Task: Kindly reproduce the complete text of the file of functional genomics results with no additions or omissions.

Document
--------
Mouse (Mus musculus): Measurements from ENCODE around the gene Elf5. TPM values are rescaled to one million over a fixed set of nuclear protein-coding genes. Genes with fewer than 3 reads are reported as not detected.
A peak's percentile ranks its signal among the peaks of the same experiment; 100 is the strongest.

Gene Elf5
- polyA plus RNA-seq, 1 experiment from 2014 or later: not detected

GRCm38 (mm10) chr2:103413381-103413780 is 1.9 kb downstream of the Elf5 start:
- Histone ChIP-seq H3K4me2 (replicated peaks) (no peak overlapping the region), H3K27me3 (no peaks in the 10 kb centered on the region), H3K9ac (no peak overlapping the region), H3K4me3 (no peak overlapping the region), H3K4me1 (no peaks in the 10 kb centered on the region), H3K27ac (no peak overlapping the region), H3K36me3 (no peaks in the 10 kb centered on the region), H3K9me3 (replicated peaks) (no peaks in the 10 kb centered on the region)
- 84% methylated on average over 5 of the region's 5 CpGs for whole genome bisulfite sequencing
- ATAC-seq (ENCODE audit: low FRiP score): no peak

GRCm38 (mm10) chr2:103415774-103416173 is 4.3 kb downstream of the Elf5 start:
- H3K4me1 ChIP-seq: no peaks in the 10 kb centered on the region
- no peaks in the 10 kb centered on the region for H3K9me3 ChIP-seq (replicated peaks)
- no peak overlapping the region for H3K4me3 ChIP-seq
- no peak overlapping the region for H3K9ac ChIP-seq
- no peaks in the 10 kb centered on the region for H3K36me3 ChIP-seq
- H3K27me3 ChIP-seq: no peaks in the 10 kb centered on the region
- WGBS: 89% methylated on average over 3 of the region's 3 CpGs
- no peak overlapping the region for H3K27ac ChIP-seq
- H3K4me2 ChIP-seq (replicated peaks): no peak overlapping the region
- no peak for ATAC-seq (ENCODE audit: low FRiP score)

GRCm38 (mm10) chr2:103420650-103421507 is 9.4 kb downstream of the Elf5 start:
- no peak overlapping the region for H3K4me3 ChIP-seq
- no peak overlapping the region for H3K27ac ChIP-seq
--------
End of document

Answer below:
Mouse (Mus musculus): Measurements from ENCODE around the gene Elf5. TPM values are rescaled to one million over a fixed set of nuclear protein-coding genes. Genes with fewer than 3 reads are reported as not detected.
A peak's percentile ranks its signal among the peaks of the same experiment; 100 is the strongest.

Gene Elf5
- polyA plus RNA-seq, 1 experiment from 2014 or later: not detected

GRCm38 (mm10) chr2:103413381-103413780 is 1.9 kb downstream of the Elf5 start:
- Histone ChIP-seq H3K4me2 (replicated peaks) (no peak overlapping the region), H3K27me3 (no peaks in the 10 kb centered on the region), H3K9ac (no peak overlapping the region), H3K4me3 (no peak overlapping the region), H3K4me1 (no peaks in the 10 kb centered on the region), H3K27ac (no peak overlapping the region), H3K36me3 (no peaks in the 10 kb centered on the region), H3K9me3 (replicated peaks) (no peaks in the 10 kb centered on the region)
- 84% methylated on average over 5 of the region's 5 CpGs for whole genome bisulfite sequencing
- ATAC-seq (ENCODE audit: low FRiP score): no peak

GRCm38 (mm10) chr2:103415774-103416173 is 4.3 kb downstream of the Elf5 start:
- H3K4me1 ChIP-seq: no peaks in the 10 kb centered on the region
- no peaks in the 10 kb centered on the region for H3K9me3 ChIP-seq (replicated peaks)
- no peak overlapping the region for H3K4me3 ChIP-seq
- no peak overlapping the region for H3K9ac ChIP-seq
- no peaks in the 10 kb centered on the region for H3K36me3 ChIP-seq
- H3K27me3 ChIP-seq: no peaks in the 10 kb centered on the region
- WGBS: 89% methylated on average over 3 of the region's 3 CpGs
- no peak overlapping the region for H3K27ac ChIP-seq
- H3K4me2 ChIP-seq (replicated peaks): no peak overlapping the region
- no peak for ATAC-seq (ENCODE audit: low FRiP score)

GRCm38 (mm10) chr2:103420650-103421507 is 9.4 kb downstream of the Elf5 start:
- no peak overlapping the region for H3K4me3 ChIP-seq
- no peak overlapping the region for H3K27ac ChIP-seq